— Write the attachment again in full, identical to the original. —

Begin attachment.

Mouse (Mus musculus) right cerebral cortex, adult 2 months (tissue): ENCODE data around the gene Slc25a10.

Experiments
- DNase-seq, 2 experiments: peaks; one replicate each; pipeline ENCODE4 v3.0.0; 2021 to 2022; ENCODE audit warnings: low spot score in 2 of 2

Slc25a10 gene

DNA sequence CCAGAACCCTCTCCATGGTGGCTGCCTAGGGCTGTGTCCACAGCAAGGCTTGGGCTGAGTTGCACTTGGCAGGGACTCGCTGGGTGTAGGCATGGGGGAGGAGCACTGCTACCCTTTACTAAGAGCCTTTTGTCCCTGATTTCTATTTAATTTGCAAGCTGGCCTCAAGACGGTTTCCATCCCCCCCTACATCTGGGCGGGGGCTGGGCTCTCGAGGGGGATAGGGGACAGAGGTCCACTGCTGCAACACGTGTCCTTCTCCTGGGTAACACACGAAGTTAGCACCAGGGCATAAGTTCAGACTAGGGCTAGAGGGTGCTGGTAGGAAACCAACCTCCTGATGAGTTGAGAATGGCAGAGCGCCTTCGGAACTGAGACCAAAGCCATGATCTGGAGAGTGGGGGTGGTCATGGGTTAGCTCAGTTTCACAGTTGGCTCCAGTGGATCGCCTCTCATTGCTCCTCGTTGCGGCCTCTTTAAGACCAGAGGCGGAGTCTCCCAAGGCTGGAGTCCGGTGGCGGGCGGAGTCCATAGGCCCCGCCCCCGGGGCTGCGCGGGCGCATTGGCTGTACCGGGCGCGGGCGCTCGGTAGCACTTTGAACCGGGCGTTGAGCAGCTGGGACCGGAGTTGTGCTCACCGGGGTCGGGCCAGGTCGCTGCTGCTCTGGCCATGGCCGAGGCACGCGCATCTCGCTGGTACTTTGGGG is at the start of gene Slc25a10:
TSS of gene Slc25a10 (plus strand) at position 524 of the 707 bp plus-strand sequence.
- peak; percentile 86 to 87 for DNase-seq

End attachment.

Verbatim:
Mouse (Mus musculus) right cerebral cortex, adult 2 months (tissue): ENCODE data around the gene Slc25a10.

Experiments
- DNase-seq, 2 experiments: peaks; one replicate each; pipeline ENCODE4 v3.0.0; 2021 to 2022; ENCODE audit warnings: low spot score in 2 of 2

Slc25a10 gene

DNA sequence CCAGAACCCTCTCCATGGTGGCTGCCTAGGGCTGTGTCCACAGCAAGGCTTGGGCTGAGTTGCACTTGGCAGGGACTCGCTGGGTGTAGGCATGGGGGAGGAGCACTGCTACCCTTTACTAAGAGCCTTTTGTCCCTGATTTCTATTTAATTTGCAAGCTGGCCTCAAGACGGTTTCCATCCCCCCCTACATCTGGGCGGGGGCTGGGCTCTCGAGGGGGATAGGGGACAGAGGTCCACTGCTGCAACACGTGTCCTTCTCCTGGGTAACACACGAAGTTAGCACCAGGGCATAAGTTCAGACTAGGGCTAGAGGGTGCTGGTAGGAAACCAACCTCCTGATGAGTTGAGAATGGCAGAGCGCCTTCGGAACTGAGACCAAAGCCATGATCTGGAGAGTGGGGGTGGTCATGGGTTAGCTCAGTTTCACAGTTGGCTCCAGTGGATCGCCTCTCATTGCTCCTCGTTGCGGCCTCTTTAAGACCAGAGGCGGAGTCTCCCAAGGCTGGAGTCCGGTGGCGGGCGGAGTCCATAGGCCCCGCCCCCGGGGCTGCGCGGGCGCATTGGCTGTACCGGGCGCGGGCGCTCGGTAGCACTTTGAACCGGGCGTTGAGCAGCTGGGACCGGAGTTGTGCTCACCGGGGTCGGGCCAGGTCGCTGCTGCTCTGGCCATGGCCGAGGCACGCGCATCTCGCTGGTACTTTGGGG is at the start of gene Slc25a10:
TSS of gene Slc25a10 (plus strand) at position 524 of the 707 bp plus-strand sequence.
- peak; percentile 86 to 87 for DNase-seq